A 6,6Kw charger, chademo input, high quality motor and some other stuff are nice features really hard to obtain on a regular diy e-car.
 

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16 Kwh Chevy Volt batteries go for $1600.00 and up, according to where you are located. ALSO, DON'T FORGET TO HAGGLE. So for $100.00-125.00 per Kwh, Volt batteries are you best buy.

Get 1, build for placing a second one later, and you still might have money left over from the battery buy, up front. They are also water coolable, depending on configuration, and, are slightly smaller in size than Leaf modules.

Check in the battery forum for Chevy Volt battery threads, to see what you get.

Check out car-part.com. They list all over the USA.
Thanks for the tip and link.

Yabert said:
It rated 32 hp at @ 72 Volts And 335 Amps (2158 RPM). More volt and more Amps mean more power/torque
Many member here know that kind of motor can output serious torque and power with proper battery and controller.
To lower the cost of your build, you can probably find a used forklift motor for 200$ to 500$ and use a lower cost (Zeva MC1000C) or used controller (Zilla 1K, Soliton 1) for 1200$ to 2000$.

If no, for 10K$ or less you can probably find a wrecked Nissan Leaf and reuse all the parts from it.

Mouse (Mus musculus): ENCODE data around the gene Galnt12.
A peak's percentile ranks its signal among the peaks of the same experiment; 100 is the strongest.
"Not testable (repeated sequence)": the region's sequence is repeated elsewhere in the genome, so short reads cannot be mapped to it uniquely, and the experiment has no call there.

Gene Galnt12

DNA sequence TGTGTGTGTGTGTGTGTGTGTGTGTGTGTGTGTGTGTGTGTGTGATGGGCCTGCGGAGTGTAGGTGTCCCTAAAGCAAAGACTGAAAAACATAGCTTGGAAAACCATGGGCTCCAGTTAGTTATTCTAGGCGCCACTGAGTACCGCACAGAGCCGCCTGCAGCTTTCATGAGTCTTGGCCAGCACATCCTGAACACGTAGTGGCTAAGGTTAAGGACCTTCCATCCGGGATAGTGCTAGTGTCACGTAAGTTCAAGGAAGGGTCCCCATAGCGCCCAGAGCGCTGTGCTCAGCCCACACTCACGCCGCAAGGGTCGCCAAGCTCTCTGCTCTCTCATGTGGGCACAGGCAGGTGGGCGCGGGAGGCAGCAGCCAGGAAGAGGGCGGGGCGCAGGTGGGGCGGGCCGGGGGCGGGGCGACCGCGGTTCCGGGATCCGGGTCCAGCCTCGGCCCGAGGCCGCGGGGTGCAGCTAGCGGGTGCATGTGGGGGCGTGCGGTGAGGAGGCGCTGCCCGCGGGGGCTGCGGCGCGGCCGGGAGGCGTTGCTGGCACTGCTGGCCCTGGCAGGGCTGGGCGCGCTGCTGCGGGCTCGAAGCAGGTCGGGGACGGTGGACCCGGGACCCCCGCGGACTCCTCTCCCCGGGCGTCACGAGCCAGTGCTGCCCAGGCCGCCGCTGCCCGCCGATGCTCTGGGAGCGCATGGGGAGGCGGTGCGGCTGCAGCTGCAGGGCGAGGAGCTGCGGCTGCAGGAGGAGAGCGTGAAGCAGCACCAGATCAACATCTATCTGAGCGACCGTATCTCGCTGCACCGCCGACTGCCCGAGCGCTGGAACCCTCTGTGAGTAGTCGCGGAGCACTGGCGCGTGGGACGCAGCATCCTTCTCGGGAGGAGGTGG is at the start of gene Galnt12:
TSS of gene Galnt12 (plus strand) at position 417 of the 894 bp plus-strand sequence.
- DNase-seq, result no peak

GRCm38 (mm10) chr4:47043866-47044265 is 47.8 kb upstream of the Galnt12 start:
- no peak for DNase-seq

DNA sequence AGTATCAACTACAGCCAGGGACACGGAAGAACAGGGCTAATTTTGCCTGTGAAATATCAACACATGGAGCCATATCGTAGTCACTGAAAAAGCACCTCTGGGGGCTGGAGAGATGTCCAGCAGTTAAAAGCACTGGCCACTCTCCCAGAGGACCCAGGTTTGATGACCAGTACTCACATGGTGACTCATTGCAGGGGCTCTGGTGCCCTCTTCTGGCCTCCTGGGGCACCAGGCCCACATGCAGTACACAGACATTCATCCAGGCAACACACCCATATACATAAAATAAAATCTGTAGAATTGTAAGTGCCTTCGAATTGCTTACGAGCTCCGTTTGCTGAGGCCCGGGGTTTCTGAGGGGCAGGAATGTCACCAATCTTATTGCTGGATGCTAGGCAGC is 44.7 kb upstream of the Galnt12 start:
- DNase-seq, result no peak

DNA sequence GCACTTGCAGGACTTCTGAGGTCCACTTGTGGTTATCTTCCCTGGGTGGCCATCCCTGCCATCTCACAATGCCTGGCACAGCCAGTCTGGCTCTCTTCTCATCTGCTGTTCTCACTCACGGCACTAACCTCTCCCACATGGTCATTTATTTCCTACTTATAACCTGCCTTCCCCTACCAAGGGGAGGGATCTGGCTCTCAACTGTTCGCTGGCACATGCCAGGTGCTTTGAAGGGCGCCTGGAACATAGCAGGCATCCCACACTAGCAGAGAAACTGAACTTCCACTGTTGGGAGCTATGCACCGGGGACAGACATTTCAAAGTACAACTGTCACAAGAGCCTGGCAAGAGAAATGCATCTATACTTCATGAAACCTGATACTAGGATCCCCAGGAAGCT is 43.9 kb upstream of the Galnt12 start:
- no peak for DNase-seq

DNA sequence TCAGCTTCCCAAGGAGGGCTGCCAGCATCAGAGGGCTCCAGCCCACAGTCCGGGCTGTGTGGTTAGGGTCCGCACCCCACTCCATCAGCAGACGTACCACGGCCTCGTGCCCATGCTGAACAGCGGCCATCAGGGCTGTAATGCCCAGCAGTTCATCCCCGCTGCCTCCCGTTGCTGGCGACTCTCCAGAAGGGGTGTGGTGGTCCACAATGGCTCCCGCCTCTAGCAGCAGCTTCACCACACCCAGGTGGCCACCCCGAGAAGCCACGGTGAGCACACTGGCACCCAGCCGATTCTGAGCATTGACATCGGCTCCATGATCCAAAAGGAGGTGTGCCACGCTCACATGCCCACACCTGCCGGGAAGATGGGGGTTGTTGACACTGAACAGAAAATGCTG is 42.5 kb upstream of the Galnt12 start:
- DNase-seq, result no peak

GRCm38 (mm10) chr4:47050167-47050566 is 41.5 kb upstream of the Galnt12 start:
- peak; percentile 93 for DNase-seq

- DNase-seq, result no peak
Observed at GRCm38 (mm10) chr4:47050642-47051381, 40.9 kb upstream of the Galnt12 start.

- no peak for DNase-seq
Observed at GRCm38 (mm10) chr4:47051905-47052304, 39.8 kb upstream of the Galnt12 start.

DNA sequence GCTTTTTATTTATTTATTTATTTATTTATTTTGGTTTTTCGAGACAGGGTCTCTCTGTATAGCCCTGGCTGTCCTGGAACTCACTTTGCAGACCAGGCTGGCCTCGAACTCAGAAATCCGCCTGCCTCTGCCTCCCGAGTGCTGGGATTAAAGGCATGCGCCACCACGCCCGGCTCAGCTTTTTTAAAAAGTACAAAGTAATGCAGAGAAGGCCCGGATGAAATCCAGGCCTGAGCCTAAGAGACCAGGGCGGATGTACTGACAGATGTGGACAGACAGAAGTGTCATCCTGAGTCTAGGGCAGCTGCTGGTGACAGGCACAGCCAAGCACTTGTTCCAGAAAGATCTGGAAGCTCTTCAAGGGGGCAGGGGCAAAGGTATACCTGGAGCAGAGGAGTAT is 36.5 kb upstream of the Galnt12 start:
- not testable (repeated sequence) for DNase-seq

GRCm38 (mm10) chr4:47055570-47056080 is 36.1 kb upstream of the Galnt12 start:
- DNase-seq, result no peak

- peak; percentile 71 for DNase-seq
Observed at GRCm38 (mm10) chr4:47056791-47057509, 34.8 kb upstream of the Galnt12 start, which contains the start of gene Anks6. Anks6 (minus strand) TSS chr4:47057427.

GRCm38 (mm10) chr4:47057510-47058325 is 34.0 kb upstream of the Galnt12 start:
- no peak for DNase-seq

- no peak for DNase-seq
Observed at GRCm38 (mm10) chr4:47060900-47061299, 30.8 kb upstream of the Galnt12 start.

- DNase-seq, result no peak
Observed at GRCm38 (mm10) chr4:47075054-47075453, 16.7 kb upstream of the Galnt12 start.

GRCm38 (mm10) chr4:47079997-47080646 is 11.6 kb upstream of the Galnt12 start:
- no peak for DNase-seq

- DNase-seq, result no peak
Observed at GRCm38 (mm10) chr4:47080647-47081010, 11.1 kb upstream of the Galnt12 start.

A 6,6Kw charger, chademo input, high quality motor and some other stuff are nice features really hard to obtain on a regular diy e-car.
Ok. that's starting to make sense. 32hp @ 72 v. If i use a 360v Leaf battery to power it, i should net aprox. 160hp.

The wrecked EV car route sounds pretty good too. I see used ones going for 10-12K. I imagine a wrecked one should fetch around half that? Would the motor be strong enough to push the van around? Assuming its a running donor car, besides motor mounts, transmission adapter and shaft coupler would i need any other high priced items to complete the swap?
 

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Fwiw my manager totaled her leaf and she salvaged it out (whole car) for 3 grand. Granted the batteries were down 2 bars whatever that means, but the car was driveable.